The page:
Posted in General, Ag news on Friday, October 9, 2015.

Igniting Powerful Action

Igniting Powerful Action
with Dr. Denise A. Trudeau Polkas, leadership coach with Blue Egg Leadership and SynoVation Valley Leadership Academy

We live in the age of overflowing resources. You have the opportunity to Pick YOUR TOMATOES and chose from dozens of resources at any given time. Only you have the power to use these resources as INGREDIENTS that will create the best “SECRET SAUCE” of your life! We all have great ideas STEWING in our minds and hearts. We have the power to choose, create and make bold moves! Discover how to take ACTION with your dream of starting or expanding a business, your idea of contributing to local communities and invent bold ways to make a positive impact for those around us. Join us to help you CREATE, STEW and PRESERVE your “BEST RECIPE” for action!

Details:
November 17, 2015
Central Community College-Ord Learning Center | 1514 K Street | Ord, Nebraska
9:00 a.m. – 3:00 p.m.
Register to attend at : cyn.nebraska.edu
Cost: $25 | Pay at the door
Lunch will be included

View Flyer

View Agenda

Hosted by: Central Community College-Ord Learning Center
Sponsored by: Connecting Young Nebraskans, SynoVation Valley Leadership Academy

Rural Futures Conference in the News

Ingredients for Success for Rural Nebraska »

Omaha World-Herald

2 Howard Buffetts talk about hunger, gender at Rural Futures Conference »

Omaha World-Herald

Buffetts speak at Rural Futures Conference, tell Small Communities to Find Hope, Solutions »

The Republic

Hope and Vision for Rural Communitites »

Radio 570 WNAX

Ricketts: The Impact of Rural Communities »

North Platte Bulletin

Recapping Nebraska’s 2015 Rural Futures Conference »

Nebraska Manufacturing Advisory Council

Students Find Opportunities in Rural Communities

Written by: Gillian Klucas

When Tanner Nelson left his tiny hometown of Bertrand in south central Nebraska for Lincoln and a college degree, he didn’t believe anyone raised in a city would embrace rural life as he did.

Now a senior at the University of Nebraska−Lincoln, he’s convinced rural communities are on the verge of a comeback as young people discover the numerous opportunities available in rural America and a lifestyle that allows room to grow.

After decades of decline as farms consolidated and people moved away, rural communities throughout the Midwest are making their communities more attractive to young people like Nelson, who are eager to make an outsized difference.

“I love rural Nebraska,” Nelson said. “I believe rural communities are the future of Nebraska, and I think you’ll start to see a reverse trend. I’ve found a lot of people in Lincoln who would love to live in the country. People are moving back.”

Tom Field, director of UNL’s Engler Agribusiness Entrepreneurship Program, said the change is evident. “When you talk to rural leaders, there are communities doing things that you just wouldn’t predict could happen,” he said.

He cites Ord, Nebraska, as one town with strong leadership development, high levels of civic engagement and blooming entrepreneurship. “Their advantage is the fact that they, as a community, decided they were going to be something special,” he said.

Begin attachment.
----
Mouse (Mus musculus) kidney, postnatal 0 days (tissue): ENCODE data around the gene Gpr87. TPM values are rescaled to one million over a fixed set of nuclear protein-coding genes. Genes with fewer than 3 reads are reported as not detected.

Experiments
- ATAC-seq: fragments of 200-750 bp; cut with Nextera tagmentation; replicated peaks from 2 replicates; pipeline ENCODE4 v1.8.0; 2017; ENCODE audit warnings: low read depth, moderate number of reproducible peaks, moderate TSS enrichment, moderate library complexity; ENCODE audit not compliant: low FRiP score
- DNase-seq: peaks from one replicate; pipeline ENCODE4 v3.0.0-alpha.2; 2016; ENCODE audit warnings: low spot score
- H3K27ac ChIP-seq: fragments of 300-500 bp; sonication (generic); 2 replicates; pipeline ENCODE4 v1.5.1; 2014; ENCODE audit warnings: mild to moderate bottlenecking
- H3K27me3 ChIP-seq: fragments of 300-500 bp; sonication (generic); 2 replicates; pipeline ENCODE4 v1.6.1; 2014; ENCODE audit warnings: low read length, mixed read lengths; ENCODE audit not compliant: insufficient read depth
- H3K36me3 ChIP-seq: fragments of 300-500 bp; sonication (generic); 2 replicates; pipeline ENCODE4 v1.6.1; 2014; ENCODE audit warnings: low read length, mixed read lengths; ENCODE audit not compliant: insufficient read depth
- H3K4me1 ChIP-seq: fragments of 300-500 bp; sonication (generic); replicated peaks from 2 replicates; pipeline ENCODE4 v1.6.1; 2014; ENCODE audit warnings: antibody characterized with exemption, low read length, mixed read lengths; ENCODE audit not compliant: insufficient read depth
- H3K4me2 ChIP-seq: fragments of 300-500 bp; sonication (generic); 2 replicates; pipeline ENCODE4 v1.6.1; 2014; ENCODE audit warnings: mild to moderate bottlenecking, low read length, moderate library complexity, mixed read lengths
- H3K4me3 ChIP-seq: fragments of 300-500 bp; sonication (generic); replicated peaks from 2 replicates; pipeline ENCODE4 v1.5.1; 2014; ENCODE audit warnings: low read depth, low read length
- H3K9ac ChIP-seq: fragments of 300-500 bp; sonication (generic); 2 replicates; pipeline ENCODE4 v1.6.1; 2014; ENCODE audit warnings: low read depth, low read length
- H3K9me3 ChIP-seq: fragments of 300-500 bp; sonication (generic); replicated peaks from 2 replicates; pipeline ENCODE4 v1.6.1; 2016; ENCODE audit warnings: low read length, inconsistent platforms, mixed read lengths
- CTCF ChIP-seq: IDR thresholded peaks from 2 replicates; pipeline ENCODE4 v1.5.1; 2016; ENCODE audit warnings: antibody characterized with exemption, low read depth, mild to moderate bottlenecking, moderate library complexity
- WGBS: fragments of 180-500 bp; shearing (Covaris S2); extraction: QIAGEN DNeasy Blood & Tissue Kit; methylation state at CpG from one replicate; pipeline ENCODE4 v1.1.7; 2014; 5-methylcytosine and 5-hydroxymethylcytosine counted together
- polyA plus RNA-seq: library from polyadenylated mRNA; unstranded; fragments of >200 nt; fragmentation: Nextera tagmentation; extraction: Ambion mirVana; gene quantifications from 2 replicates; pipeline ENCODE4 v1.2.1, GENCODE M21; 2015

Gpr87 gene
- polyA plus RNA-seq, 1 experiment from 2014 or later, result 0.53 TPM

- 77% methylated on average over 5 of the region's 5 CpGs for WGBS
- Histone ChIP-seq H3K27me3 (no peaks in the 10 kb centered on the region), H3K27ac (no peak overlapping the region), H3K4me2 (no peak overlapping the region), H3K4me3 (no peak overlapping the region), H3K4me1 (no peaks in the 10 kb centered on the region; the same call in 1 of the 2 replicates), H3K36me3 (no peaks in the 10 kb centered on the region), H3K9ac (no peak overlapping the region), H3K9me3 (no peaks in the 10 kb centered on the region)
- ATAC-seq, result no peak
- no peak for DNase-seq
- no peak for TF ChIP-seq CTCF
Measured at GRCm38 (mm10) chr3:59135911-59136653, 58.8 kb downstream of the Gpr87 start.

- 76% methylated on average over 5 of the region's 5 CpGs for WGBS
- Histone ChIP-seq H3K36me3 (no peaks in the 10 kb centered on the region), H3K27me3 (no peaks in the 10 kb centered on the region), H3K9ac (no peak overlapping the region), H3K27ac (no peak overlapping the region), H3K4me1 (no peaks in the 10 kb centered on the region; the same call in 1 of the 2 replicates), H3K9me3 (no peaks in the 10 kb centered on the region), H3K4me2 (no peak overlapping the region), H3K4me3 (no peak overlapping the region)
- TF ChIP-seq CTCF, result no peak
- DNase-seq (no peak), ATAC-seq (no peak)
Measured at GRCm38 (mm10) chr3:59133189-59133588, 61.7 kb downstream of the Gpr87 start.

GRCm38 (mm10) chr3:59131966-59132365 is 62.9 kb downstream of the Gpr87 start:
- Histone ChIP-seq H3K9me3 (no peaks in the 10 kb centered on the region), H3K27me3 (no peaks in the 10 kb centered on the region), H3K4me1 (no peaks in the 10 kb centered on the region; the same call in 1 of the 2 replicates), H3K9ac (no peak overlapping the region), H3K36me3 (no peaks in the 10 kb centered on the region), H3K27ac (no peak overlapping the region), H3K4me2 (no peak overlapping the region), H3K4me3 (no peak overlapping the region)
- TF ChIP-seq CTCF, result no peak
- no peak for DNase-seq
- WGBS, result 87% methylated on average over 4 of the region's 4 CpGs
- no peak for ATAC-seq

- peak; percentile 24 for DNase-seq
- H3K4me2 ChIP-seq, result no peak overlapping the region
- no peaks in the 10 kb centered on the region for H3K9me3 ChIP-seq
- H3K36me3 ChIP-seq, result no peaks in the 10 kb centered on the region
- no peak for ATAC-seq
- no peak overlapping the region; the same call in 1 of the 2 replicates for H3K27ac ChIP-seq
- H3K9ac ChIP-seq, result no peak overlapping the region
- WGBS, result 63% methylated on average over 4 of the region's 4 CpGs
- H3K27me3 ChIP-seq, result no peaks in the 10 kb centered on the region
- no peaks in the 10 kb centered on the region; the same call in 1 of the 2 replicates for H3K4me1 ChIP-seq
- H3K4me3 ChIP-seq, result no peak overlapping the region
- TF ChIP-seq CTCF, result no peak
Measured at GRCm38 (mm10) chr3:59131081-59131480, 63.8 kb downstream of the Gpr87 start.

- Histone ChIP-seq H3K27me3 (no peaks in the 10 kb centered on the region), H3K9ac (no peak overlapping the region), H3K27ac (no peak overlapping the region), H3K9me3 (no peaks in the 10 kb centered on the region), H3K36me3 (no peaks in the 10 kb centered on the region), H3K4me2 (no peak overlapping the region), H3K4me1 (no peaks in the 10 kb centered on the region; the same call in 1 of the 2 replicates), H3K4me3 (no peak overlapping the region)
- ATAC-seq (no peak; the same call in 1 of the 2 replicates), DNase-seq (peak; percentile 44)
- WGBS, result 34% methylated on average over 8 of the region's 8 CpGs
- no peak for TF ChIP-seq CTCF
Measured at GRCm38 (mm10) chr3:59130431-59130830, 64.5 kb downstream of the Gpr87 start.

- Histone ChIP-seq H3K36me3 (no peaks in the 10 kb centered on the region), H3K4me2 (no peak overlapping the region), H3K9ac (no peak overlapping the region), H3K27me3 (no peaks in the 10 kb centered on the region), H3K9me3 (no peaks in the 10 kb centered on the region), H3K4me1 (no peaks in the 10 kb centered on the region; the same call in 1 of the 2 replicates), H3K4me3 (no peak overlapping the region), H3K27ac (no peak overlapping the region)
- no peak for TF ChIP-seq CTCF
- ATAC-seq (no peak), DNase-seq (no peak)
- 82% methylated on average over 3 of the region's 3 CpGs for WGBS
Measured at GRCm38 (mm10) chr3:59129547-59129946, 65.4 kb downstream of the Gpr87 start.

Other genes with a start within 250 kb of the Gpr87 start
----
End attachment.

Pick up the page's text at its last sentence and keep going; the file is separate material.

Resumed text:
Nelson said he plans to return to a small town and start his own business. He’ll find a place that actively supports local businesses and where he can get enthusiastic about becoming involved as a community member.

For Brianna Meyer, a nursing student at the University of Nebraska Medical Center in Kearney, working in a small town will give her a greater opportunity to shine and grow. At a larger corporation, young employees start at the bottom and work their way up, she said. Working in a smaller organization or business, provides more opportunities to take on and explore a variety of responsibilities.

“In a small community, if you can show that you can be professional and you’re serious about your job, they’re going to throw more things your way,” she said. “If you really want to make a difference, you’re more likely to be able to do it in a small community.”

The ability to one day raise a family in a safe, friendly environment like the one she grew up in in Wolbach, Nebraska, is also on her mind, she added.

Alyssa Dye, a recent UNL graduate, didn’t plan to go back to small-town life after leaving Alliance, Nebraska. Her dreams were global, seeking to make a difference through international development. But after spending a summer in Neligh, Nebraska, for an internship through the Rural Futures Institute at the University of Nebraska, she’s completely sold on pursuing a career that includes rural development. A small town would expand her options, not limit them, she said.

Technology is opening new possibilities. Communities with a reliable digital infrastructure can support an office doing business anywhere in the world.

“I totally believe that rural communities are incubators of innovation and entrepreneurship,” Dye said. “Now I understand the leadership role that I can play in a rural community and being invested in that community. You can have a business in a rural town, but still have a global impact no matter where the physical office is.”